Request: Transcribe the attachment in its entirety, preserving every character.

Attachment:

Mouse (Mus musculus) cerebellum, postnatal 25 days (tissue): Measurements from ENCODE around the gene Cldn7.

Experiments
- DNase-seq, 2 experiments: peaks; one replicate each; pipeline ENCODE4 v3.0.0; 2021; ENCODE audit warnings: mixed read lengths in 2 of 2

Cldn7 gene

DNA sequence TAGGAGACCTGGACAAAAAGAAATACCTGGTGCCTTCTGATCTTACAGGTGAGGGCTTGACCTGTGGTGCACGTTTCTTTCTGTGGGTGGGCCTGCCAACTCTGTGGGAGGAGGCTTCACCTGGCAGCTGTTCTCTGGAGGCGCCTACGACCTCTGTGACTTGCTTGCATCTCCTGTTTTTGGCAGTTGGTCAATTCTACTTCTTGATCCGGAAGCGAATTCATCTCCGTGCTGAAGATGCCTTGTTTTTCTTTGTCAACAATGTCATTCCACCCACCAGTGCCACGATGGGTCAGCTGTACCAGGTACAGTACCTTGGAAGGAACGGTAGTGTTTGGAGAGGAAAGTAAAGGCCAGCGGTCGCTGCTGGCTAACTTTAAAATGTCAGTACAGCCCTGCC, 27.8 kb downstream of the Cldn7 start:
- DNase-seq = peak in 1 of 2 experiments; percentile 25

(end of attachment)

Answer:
Mouse (Mus musculus) cerebellum, postnatal 25 days (tissue): Measurements from ENCODE around the gene Cldn7.

Experiments
- DNase-seq, 2 experiments: peaks; one replicate each; pipeline ENCODE4 v3.0.0; 2021; ENCODE audit warnings: mixed read lengths in 2 of 2

Cldn7 gene

DNA sequence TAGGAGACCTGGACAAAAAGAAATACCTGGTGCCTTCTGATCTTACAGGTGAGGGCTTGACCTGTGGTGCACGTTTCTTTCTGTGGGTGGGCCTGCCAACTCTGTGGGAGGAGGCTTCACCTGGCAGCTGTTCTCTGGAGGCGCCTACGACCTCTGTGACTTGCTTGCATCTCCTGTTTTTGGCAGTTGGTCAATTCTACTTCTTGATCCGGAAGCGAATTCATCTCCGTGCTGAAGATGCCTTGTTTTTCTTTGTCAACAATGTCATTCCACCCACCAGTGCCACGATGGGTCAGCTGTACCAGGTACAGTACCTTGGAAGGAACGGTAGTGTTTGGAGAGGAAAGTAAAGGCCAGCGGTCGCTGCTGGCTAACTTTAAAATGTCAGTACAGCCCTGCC, 27.8 kb downstream of the Cldn7 start:
- DNase-seq = peak in 1 of 2 experiments; percentile 25